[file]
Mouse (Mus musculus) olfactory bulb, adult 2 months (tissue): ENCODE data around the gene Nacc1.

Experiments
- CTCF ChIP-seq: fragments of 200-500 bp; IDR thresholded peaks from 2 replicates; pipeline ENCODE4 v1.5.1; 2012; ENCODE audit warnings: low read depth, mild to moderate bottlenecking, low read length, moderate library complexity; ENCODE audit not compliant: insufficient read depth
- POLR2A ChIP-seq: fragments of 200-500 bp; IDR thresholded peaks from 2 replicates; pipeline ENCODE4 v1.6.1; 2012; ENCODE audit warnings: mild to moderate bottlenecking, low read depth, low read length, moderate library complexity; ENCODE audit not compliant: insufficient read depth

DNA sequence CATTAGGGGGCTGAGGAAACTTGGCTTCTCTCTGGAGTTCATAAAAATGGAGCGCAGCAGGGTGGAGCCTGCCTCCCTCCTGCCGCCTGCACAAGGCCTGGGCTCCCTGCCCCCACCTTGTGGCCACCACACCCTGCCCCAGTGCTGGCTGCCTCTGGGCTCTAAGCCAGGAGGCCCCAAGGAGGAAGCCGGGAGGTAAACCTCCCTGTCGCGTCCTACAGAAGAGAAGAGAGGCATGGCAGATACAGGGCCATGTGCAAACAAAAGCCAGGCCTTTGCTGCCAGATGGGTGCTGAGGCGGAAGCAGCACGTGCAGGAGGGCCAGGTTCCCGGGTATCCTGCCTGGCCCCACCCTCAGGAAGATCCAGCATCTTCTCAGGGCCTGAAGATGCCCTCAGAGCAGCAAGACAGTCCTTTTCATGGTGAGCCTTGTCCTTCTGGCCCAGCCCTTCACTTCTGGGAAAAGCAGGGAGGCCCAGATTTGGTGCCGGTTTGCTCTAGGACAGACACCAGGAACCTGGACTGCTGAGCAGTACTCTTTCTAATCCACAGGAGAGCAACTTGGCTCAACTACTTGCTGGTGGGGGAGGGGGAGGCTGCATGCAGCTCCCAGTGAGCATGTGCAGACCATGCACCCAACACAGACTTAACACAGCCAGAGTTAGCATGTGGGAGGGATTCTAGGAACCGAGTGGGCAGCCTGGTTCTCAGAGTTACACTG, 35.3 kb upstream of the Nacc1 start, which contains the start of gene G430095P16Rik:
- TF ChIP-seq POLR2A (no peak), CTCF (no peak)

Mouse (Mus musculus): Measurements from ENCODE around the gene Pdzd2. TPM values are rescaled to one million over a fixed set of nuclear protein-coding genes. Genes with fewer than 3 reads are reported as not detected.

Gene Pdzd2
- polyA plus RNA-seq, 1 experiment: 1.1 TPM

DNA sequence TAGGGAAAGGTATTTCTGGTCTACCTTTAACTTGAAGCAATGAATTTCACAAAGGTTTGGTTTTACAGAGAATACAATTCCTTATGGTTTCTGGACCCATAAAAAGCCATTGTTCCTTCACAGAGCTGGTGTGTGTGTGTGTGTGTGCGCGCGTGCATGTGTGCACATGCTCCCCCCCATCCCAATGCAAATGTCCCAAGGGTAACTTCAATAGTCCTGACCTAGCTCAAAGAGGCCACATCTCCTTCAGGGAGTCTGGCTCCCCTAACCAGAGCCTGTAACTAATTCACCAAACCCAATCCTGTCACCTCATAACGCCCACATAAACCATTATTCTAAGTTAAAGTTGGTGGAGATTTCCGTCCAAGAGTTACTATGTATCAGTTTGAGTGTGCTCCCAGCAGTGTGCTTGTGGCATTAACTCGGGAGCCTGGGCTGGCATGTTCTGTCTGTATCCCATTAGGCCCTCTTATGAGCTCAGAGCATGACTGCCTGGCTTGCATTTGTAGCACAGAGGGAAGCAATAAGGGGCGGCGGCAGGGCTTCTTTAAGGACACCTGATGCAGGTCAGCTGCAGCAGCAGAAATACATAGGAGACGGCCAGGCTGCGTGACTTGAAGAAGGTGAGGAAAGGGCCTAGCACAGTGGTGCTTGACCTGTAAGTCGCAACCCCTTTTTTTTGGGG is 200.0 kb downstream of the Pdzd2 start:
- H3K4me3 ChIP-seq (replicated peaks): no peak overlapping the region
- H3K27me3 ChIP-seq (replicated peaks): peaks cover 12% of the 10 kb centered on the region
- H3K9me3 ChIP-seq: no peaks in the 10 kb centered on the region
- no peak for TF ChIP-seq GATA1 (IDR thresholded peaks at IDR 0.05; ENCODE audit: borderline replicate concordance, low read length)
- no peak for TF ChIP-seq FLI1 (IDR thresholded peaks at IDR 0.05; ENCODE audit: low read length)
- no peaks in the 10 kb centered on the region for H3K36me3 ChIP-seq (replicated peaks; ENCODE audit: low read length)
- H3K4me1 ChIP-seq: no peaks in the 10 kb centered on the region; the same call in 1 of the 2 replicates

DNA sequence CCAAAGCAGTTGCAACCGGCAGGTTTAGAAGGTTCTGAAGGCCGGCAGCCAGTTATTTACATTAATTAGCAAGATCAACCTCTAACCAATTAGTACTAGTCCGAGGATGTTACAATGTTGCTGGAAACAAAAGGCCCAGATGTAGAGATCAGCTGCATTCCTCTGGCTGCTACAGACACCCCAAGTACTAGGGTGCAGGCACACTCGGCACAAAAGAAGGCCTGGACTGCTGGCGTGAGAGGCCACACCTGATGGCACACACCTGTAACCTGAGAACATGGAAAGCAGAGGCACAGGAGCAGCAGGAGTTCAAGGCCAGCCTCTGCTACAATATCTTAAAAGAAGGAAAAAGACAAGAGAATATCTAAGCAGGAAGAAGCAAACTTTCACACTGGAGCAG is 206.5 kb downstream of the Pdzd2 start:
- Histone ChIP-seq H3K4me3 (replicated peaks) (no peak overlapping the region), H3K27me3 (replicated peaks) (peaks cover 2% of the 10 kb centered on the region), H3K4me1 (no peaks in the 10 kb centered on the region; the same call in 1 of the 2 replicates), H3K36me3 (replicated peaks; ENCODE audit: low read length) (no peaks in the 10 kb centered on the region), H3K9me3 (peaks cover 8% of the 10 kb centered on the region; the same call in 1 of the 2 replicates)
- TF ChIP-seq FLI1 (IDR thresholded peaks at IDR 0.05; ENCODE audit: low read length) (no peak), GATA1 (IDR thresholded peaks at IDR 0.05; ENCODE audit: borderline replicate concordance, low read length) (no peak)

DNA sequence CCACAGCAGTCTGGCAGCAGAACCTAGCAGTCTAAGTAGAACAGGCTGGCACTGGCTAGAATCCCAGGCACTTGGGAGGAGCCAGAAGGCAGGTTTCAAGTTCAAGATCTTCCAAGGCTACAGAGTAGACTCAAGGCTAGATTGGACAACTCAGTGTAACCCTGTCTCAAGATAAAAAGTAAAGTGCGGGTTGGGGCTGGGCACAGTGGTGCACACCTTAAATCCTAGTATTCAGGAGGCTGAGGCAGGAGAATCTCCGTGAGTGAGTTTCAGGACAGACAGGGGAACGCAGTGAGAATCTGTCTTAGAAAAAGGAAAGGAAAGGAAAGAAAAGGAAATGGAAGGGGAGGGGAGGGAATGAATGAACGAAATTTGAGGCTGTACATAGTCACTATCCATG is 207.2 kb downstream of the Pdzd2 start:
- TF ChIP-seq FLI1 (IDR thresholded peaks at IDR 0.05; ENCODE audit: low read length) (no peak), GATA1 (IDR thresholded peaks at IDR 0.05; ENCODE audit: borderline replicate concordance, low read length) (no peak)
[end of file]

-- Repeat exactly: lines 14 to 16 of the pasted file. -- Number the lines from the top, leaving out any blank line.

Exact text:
- no peak for TF ChIP-seq GATA1 (IDR thresholded peaks at IDR 0.05; ENCODE audit: borderline replicate concordance, low read length)
- no peak for TF ChIP-seq FLI1 (IDR thresholded peaks at IDR 0.05; ENCODE audit: low read length)
- no peaks in the 10 kb centered on the region for H3K36me3 ChIP-seq (replicated peaks; ENCODE audit: low read length)